This type of collector is fairly easy to build yourself.  It consists of a wood frame.  You can use a ¾ inch piece of plywood, 2*6 boards and 2*2 boards to make the frame.  Then you will insert aluminum sheeting onto the board.  Then you build a series of tubing that proceeds up and down (similar to radiator tubing).  You will have an inlet and an outlet hole on each end of the wood frame.    

Copper tubing is the best choice, but the most expensive.  You can also use plastic tubing.  Just make sure that the plastic tubing is of the type that can handle hot water (Polybutylene or CPVC).

You will need to put insulation under the tubing and metal sheeting.  You can actually buy specialty insulation at a solar store to perform this job, but it isn’t necessary because much of the foam insulation at hardware stores works fine. 

The final product will have a wood frame, glass or Plexiglas (double pane preferred), tubing that will sit on the metal sheeting, insulation that sits under the tubing and under the metal sheeting.   

Hot Air  

Metal roofing material or corrugated siding are good materials to use for a hot air collector.  The idea is to take two pieces of sheeting material and sandwich them together.  Hot air gets trapped between the sheeting and can move through the open pockets.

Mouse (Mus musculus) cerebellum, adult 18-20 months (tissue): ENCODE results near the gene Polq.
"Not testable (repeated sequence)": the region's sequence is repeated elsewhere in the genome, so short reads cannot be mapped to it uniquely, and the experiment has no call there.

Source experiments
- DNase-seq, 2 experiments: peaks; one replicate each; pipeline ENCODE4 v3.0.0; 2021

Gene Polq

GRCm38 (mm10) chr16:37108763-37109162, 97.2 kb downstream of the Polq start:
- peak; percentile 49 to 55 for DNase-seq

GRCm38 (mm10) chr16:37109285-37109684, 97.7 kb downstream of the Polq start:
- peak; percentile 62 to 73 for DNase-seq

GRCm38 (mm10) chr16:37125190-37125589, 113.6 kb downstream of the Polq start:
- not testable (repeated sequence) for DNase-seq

The ends of the material must then be ducted into the area where you want the air to go.  Both ends of the material should be ducted to move the air through the channels. 

You might use this technique in combination with other techniques like rock pits. 

Roof pond

Jonathan Hammond, in 1974, designed a roof pond home.  The pond on the roof has an insulating lid.  During the winter, you open the lid and it reflects solar into the pond.  The pond naturally gives off heat for your home.  The pond will also work in reverse.  In summer months, simply keep the insulating lid closed.  At night, open the lid and the pond will radiate out the hot air it collected from the home during the day.

Passive Solar Design Tips

Overhangs keep high summer sun out and low winter sun in.  This is especially important on the south side.